You may know Lizzie Bebber as United Ministries’ patient and thoughtful new Executive Director: a person who goes the extra mile to get things done. While this is certainly true now, this attitude of service towards her community is one that was molded from a young age. Her passion for helping others “started as a child when [she] grew up in a home that encouraged [her] to think of others and their perspectives.” This influenced her to become active in her church and with volunteering in high school and in her college community. When she attended seminary, her mentors challenged her to question her passions, and she realized that the times she was serving alongside others were the “times [she] felt most alive.”
As a leader who knows that people are “wired for connection,” Lizzie immediately was drawn to work that focused on human services after she graduated. Her first main opportunity was working in a woman’s shelter where she learned so much from “navigating what healing looked like” with the participants there. Once she relocated to Washington DC in 2008 to join her fiancé (now husband), Lizzie began to work at a medical respite facility for men who are sick and experiencing homelessness, first stepping into the role of Director of Volunteers. She completely fell for the mission of the organization, drawing her to stay there for nearly 12 years to help the agency affect change for larger systems. Although she left DC recently, the organization’s ability to benefit both its internal and external communities shaped how Lizzie currently sees the world.
Lizzie and her husband, Eric, have two children and began to feel drawn back to similar types of work in the South, closer to where both of their families live. Lizzie first learned about the work of United Ministries through several friends, and became more curious about the work of the agency in the Greenville community. When she said yes to the role of Executive Director, she had already seen the desire the staff has to do meaningful work and work with other nonprofits in the area. Lizzie came into the position right as COVID-19 impacted us; although this has created more challenges in transition, it has allowed Lizzie to be “grateful for the community support and trust in United Ministries’ work” during the pandemic and overall in the community. Furthermore, it forced the entire organization to be flexible and willing to work differently, giving Lizzie “a window into the ability for adjustment” that Greenville nonprofits can grow from.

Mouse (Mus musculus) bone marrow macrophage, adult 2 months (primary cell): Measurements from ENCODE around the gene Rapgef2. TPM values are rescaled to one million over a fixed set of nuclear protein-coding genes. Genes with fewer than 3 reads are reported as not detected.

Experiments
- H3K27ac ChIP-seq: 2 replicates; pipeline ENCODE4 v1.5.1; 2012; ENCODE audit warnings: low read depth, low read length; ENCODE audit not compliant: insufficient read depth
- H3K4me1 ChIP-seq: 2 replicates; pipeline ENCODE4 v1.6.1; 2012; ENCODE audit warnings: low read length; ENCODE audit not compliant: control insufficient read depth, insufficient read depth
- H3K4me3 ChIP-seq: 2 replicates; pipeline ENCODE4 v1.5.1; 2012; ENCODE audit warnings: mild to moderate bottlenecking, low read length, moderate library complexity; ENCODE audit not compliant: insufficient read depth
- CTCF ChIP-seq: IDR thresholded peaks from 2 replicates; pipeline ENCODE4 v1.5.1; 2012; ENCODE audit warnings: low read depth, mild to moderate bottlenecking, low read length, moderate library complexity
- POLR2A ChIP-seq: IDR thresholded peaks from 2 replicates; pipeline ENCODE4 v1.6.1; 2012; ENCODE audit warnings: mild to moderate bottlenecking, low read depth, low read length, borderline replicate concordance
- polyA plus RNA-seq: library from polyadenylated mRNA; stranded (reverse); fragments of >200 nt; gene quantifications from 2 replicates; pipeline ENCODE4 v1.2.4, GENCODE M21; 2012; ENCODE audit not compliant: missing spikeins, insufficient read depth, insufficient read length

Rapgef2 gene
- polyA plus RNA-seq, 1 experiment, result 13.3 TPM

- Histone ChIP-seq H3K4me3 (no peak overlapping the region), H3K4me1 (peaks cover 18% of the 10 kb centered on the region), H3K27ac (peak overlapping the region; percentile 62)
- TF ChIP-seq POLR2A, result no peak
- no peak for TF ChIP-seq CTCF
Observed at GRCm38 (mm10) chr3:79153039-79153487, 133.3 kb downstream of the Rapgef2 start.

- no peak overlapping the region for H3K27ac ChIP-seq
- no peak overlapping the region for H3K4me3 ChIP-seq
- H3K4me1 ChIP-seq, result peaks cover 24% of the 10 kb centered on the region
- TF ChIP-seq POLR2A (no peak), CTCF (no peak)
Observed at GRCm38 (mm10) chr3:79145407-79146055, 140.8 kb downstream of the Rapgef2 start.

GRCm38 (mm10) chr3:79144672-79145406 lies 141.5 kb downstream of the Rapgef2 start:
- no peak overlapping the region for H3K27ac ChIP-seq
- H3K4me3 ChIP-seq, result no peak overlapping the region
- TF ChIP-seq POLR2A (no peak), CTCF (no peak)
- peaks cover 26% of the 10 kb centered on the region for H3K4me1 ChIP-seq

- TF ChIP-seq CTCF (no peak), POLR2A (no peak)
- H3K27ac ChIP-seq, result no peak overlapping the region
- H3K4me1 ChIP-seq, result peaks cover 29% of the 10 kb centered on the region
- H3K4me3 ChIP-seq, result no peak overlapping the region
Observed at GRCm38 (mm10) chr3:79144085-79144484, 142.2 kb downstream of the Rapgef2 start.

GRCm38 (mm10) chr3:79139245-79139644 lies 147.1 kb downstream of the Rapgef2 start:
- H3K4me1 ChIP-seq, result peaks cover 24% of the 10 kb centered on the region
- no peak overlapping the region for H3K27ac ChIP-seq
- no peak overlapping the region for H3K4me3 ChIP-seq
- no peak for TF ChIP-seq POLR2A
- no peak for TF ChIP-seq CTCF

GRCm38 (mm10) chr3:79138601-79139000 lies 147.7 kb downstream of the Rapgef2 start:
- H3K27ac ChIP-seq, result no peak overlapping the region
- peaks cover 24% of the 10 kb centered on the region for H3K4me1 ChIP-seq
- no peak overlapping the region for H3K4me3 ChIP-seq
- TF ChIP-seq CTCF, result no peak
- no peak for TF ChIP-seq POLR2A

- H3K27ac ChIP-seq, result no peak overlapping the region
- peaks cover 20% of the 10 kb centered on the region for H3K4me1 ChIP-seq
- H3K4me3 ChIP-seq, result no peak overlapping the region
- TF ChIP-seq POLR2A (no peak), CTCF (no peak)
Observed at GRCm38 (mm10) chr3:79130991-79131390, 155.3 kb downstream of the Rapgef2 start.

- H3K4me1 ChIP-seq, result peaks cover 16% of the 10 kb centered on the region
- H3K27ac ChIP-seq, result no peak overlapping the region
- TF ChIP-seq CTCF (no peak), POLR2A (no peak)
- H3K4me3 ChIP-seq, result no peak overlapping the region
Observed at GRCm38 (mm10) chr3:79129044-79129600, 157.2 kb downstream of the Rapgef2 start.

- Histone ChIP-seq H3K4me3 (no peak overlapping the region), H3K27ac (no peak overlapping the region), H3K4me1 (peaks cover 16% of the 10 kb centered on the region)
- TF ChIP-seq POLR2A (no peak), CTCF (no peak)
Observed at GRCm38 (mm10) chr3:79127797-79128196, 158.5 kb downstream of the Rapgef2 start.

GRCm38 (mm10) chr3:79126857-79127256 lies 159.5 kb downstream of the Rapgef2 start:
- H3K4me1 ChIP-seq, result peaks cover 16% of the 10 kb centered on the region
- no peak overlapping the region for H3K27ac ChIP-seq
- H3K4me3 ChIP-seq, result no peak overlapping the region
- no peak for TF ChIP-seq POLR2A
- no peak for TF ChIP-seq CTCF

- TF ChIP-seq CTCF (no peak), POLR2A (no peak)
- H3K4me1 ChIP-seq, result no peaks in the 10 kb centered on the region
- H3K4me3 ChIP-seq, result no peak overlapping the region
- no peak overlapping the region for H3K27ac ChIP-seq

Although meeting with staff and partners over Zoom has not lent Lizzie the experience she was expecting, she has still been able to appreciate the transformation she sees participants and the organization showcase. “An individual or family can come to us in the midst of various crises, including COVID-19, and we can meet them where they are and support them at various levels,” Lizzie explains. She has found it exceptionally moving how every person has the capability to improve their lives here and within themselves, since they are the experts about their lives. Going forward, Lizzie “always wants the work to be about affecting long-lasting change.” This can be done by influencing larger systems and focusing on improving broader issues, such as racial inequality, access to healthcare, and all the barriers that influence homelessness. In an ideal situation, Lizzie would like to see “a world where United Ministries is not needed.” We are so grateful to have Lizzie’s leadership and knowledge while we all learn to live with a different kind of world!